Kiwibank goes cheque-free from 2020
When Kiwibank CEO Steve Jurkovich visited his in-her-70s mum Elaine Hogan on Mother’s Day last weekend, he had an unusual question: Would you mind if my bank got rid of cheques?
It wasn’t a theoretical enquiry. Kiwibank today announced it will go cheque-free on February 28, 2020, making it the first mainstream New Zealand bank to do so. It won’t issue cheque or deposit books after September this year and will stop accepting or providing cheques in March next year.
“Cheque use has fallen off a cliff and that’s accelerating,” Jurkovich says. “You face the decision about whether you should invest millions of dollars in a sunset technology.” Actually, it’s more than $10 million over the next five-seven years, Jurkovich says, as cheque-processing technology comes to the end of its useful life and licences and service agreements need to be renewed.
And that’s when just 1 percent of Kiwibank transactions are done by cheque, and only 5400 of his bank’s one million or so customers write more than one cheque a month. That’s only 0.5 percent.
Digital banking options are “easier, faster and cheaper” for customers, Jurkovich says, and people are voting with their feet. While New Zealanders made 18 transactions by cheque per person in 2010, by 2018 that number was less than four.
However, put it the other way and that’s still a lot of cheques in circulation. Kiwibank is likely to face a backlash, particularly from groups representing older consumers, who make up 60 percent of people using cheques regularly.
"What are they going to do - give them their eftpos card? Or are they going to have to hold cash at home?"
Seniors Minister Tracey Martin is concerned and says she has written to Jurkovich asking him to clarify what Kiwibank is doing to help older people make the transition away from cheques.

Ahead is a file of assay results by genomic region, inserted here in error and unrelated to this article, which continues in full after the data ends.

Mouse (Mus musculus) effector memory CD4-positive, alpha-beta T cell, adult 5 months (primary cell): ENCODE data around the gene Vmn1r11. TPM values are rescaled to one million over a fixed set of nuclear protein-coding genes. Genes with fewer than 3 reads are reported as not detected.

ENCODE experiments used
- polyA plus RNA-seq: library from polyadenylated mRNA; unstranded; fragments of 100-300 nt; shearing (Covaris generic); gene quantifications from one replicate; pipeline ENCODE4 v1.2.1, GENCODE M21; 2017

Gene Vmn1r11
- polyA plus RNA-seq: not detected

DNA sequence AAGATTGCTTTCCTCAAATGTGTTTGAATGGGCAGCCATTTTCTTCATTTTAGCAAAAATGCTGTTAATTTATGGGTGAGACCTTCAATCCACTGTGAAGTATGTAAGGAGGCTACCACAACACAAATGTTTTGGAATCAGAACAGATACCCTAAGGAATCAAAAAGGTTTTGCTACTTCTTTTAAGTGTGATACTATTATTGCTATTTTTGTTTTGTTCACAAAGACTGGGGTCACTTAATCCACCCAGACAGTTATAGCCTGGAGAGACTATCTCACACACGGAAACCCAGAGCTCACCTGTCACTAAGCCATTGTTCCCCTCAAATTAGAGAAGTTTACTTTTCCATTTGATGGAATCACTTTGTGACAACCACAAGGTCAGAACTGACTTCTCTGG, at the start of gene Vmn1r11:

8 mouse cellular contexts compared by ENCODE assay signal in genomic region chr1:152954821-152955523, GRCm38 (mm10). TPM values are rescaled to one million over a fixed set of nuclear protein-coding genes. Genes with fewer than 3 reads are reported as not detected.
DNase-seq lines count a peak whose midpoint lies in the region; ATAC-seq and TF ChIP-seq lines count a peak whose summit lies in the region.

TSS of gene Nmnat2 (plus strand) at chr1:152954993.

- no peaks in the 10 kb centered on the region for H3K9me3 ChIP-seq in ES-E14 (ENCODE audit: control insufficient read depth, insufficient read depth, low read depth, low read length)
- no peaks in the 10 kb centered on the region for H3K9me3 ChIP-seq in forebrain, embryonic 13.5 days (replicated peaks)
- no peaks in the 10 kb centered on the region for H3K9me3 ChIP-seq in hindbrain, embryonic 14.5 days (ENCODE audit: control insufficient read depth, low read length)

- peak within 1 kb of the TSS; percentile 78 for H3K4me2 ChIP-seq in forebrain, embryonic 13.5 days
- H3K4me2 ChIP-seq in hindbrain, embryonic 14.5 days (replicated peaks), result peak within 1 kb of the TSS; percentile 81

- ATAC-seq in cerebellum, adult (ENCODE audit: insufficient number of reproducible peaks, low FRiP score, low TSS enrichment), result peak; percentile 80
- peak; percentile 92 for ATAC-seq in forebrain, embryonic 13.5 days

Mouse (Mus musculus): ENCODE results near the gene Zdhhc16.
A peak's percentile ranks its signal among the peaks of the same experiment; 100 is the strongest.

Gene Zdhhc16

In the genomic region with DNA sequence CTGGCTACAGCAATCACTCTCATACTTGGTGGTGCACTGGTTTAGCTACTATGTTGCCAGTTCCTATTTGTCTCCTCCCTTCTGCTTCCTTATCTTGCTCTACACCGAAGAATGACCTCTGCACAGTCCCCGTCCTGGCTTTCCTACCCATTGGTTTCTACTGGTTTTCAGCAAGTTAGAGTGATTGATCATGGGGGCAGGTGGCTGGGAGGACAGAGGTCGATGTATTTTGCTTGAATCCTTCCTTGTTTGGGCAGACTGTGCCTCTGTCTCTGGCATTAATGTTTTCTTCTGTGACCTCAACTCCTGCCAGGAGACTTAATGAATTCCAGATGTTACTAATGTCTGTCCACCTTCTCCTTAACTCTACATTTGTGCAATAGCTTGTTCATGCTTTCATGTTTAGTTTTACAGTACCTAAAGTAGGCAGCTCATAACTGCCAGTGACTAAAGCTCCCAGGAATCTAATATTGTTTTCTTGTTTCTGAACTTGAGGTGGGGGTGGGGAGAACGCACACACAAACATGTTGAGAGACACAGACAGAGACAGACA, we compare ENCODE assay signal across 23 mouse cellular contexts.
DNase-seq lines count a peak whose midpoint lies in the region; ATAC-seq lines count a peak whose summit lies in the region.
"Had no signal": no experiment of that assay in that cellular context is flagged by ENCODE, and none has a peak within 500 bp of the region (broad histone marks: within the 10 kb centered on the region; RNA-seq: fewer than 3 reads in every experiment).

“I think Kiwibank thinks that by entering into a contract with [community-based digital training provider] Digital Inclusion they have done their bit. But last year there were 18 million cheques signed in New Zealand.”
She says there’s nothing she can do to stop Kiwibank making the move. The bank may be state-owned - 51 percent by NZ Post and 49 percent by ACC and the NZ Superfund - but it’s at arm’s length from government.
But that doesn’t stop Martin worrying about older, often housebound people who use cheques to give to someone else to do their shopping, for example.
“What are they going to do - give them their eftpos card? Banks aren’t going to like that. Or are they going to have to hold cash at home? We know what will happen there.
“I would like to be confident Kiwibank has thought this through and they have contacted those customers and asked them ‘What is the best way we can help you get through transitioning away from the service - a service they signed up to’.”
Jurkovich argues the bank has those bases covered. He says Kiwibank will be offering in-branch “tech tea” sessions - a cup of tea and internet banking training for customers.
And the bank has developed an e-banking module for Digital Inclusion Alliance Aotearoa’s Stepping UP programme - a community-based digital skills initiative.
“We’ll be getting in touch with all customers that do write cheques,” he says.
He says he's not concerned about a backlash - either from customers or politicians. New Zealand First ministers Shane Jones or Winston Peters, for example.
"We operate in an environment where we need to make right decisions for the long term. There is overwhelming evidence from customers there are smarter ways of making payments than cheques."
Low volume, high transaction cost
It’s not just customers that write cheques who will be impacted. A far greater number of New Zealanders receive them. Birthday money from grandparents, dividend certificates on shares.